The Abandoned Station






Larry's Wad

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Here's a Thought



The Port in Tangier, about mid-afternoon a while back


Dryden had met a woman the night before at bar Africa. He wined and dined her, treated her like a queen even after her pimp came up and demanded to know his future intentions.

It wasnít the ritziest place in the old quarter of Tangier, but it certainly wasnít the grimiest. Real hand made carpets adorned the walls. Nothing sewn in the back alleys of the city, either. Truly the finest stitching the desert villages could be ransacked for. Dryden estimated the one hanging above his table was 14th century. He was something of an expert on Persian carpets. Buying them for a song in these markets and re-selling them at ridiculously inflated prices to the upper crust in St. Johnís Wood and Knightsbridge. He asked for me some assistance on this run. In the loosest sense of the word, of course. Standing behind him as he haggled in Arabic and then carrying a rolled up carpet back to our hotel was a hollow excuse to indulge in cheap smokes and cheaper women.

Speaking of which, regarding Dryden, the lady and her pimp: Dryden, being a gentleman, bought the girl for the night but did not touch her, on account of his case of the clap not being completely cleared up.

-The things I dreamed that night of doing to her, Edward, he lamented the next afternoon over coffee and thin, hand rolled hash cigarettes.

-We all have stories of the one that got away, Dryden, I said, in every sense of the word.

-And if she was a lady of better standing I probably would have done them, spots down there or not. But to be the one to put the poor girl out of a job, I just couldnít do that.

-Youíre a beacon of morality in this restless sea of filth, my friend. Suddenly I was absurdly high. The world seemed to slow down to the same molasses-like speed of my thoughts. I was hypnotized watching Dryden brush off a fly from his arm with military precision. Then he raised his head to meet my eye and spoke slowly to me.

-And you, Edward? A good night?

-A good night, I echoed. And then I remembered the story I heard the night before that I planned to tell Dryden over coffee and hash right at this moment but that Iíd forgotten after the fifth brandy around two. Somehow Iíd uncovered it again.

-Listen, as you were buying the girl champagne and god knows what else-

-Oysters, he croaked, trying to not gag on the hash. Heíd smoked his cigarette to the fingertips, but was already preparing another one.

-I met a man and we got to talking. He told me was he was trying to round up women to bring back home. He said for how much they went for and how little he had to promise them Ė just a meal a day and a roof over their heads Ė he was going to make a killing. He tried before, but was thwarted by the transport. Apparently the ship ran into foul weather and was delayed a couple nights. There was only enough food in the crate for six. By the time it reached Liverpool and his crowbar, all ten girls were dead. What spooked him, though, was that two of them had chunks of flesh cut out of their thighs. He described them as very desperate and deep cuts and then said nothing more of it. We stared into our drinks for ten minutes, or talked about the weather.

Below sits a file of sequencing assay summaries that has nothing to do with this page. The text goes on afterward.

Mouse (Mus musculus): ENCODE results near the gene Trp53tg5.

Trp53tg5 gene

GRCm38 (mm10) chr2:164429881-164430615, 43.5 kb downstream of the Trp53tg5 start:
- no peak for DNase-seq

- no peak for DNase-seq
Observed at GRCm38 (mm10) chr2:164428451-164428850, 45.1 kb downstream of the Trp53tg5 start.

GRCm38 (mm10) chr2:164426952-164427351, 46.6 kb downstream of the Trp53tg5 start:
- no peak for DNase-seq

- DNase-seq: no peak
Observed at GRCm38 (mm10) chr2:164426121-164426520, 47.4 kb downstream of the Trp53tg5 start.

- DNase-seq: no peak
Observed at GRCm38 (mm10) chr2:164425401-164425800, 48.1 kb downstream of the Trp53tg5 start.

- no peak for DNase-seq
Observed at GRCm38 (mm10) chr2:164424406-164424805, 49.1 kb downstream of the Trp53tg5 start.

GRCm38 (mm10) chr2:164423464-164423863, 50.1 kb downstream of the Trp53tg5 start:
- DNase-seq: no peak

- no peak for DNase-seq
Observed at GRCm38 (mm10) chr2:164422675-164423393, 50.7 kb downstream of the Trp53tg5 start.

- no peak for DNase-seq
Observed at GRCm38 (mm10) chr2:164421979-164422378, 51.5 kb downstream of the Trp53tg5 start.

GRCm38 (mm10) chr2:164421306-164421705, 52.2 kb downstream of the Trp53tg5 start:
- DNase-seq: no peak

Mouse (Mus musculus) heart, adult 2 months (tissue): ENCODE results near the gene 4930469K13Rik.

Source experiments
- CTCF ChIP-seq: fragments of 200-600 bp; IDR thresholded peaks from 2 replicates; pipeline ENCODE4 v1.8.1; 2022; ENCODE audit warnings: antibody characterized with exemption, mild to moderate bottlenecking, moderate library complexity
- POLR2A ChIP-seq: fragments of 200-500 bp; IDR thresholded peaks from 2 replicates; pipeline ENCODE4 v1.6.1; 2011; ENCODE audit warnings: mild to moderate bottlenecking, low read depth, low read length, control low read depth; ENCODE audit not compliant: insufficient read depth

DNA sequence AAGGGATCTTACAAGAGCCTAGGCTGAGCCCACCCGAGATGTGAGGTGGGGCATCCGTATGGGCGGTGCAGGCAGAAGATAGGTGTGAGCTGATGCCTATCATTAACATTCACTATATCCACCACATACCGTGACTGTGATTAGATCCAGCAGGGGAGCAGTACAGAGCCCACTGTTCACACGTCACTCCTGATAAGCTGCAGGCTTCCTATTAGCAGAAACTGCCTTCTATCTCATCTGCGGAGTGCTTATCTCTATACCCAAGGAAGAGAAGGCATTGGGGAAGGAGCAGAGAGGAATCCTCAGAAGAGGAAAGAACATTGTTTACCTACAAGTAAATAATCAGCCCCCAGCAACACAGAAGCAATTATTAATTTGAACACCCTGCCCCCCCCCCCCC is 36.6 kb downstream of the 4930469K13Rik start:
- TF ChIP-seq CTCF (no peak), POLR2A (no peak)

I was barely listening to myself at this point, but Dryden seemed to be giving me his undivided attention.

-People are always a problem, he offered thoughtfully.

It was then that I realized he was looking right through me.

A loud cannon blast shattered our eardrums and shook the tables. Too loud to be a cannon, in truth. A thundering roar full of brick, mortar and dust. Instinctively all the patrons stood up and strained their necks to find the clamor. We followed suit very slowly. Grey and black smoke billowed from the port. It was too close to the water to be a warehouse or the customs building. Whatever it was would soon find a new home in forty feet of filthy water. Locals were sprinting to the disaster. Some patrons threw down random coins onto their tables and joined the rush.

-Munitions ship? I asked.

-Perhaps. Some people around us are whispering treason, Dryden muttered in between his eavesdropping.

We all stood around awkwardly. There was nothing left to observe except throngs of locals pouring out of old buildings and hurrying down the street. A young military officer with a whistle and a jacket two sizes too big was trying to coordinate the flow of people in vain. An uncontrollable urge to help and assist was losing ground to the rationalization that whatís done is done; itís none of our business. The smoke hung over the port ominously. Most of the other patrons had already gone back to their coffee and doldrums. I checked my pocket watch.

-This should change things slightly.

-Yes, but only slightly, Dryden noted.

-You think our ship will still be ready some time this evening?

-Oh, certainly. International commerce doesnít stop because of a single boat.

-No, I suppose not.

-As long as itís not our boat.

I cracked a thin smile. How painfully annoying that would be. Then we exhaled the thick smoke from the corners of our mouths simultaneously and waited together for the next ship.


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